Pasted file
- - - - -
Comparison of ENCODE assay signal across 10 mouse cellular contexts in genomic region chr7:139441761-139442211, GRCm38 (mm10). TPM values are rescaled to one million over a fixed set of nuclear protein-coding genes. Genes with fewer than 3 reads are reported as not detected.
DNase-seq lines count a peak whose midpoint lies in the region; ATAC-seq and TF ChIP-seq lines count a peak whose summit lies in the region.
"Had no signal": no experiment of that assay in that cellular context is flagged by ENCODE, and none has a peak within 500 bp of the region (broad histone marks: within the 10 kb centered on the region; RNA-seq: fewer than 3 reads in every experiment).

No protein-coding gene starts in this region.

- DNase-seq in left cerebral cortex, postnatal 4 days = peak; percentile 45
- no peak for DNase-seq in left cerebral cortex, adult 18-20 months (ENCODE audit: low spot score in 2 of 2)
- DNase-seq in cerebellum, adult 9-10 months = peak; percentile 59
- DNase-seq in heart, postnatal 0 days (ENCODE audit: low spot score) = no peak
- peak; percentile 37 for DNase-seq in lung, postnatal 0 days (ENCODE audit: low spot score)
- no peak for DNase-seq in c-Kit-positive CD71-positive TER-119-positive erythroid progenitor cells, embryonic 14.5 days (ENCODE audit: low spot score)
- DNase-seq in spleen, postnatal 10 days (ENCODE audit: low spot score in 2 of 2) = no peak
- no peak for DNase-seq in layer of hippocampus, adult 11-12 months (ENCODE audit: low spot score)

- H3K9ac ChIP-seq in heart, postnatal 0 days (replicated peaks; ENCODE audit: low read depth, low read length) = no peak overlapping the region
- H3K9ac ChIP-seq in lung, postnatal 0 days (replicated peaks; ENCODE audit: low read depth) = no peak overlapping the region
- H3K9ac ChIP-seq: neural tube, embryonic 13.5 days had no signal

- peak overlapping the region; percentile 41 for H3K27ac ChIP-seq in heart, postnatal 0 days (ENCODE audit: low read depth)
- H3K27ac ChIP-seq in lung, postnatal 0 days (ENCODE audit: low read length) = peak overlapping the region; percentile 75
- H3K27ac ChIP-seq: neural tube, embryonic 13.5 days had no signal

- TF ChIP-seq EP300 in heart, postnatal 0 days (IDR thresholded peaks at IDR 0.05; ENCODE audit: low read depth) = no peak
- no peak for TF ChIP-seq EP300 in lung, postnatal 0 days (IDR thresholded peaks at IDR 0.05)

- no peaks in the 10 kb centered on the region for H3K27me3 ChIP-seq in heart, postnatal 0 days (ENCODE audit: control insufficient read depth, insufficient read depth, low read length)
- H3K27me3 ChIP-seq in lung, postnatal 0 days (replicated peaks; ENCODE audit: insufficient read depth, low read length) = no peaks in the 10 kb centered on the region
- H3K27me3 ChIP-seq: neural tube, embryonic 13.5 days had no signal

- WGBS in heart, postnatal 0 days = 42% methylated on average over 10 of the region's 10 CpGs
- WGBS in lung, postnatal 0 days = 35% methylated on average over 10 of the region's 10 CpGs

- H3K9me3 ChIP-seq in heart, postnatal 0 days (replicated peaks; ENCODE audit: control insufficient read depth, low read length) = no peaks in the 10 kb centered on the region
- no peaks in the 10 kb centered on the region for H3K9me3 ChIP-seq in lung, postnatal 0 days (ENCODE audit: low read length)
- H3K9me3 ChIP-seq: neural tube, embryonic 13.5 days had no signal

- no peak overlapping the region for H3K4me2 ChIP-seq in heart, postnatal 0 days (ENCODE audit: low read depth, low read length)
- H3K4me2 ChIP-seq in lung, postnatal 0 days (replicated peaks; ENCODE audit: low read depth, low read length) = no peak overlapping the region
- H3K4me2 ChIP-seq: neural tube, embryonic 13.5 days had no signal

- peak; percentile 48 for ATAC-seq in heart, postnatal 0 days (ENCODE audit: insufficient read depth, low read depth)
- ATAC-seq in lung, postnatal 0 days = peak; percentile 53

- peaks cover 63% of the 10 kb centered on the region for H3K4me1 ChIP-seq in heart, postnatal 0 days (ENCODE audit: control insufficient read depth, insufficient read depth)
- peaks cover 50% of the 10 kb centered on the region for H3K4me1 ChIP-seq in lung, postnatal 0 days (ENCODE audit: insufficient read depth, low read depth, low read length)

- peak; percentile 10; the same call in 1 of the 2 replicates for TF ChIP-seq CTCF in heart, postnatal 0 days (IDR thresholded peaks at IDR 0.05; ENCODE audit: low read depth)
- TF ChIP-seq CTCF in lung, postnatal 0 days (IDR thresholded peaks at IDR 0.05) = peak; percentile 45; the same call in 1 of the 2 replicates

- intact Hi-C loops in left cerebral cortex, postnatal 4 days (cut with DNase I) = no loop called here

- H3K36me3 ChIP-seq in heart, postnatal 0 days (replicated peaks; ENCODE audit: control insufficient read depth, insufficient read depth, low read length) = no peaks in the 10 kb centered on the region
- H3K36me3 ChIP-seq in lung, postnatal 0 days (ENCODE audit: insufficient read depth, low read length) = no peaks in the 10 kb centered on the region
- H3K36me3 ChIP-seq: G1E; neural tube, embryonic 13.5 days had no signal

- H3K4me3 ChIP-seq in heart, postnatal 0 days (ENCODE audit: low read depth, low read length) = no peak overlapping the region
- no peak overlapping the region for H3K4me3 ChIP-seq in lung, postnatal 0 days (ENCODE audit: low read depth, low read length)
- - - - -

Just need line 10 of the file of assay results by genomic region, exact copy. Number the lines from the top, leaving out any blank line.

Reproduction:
- no peak for DNase-seq in c-Kit-positive CD71-positive TER-119-positive erythroid progenitor cells, embryonic 14.5 days (ENCODE audit: low spot score)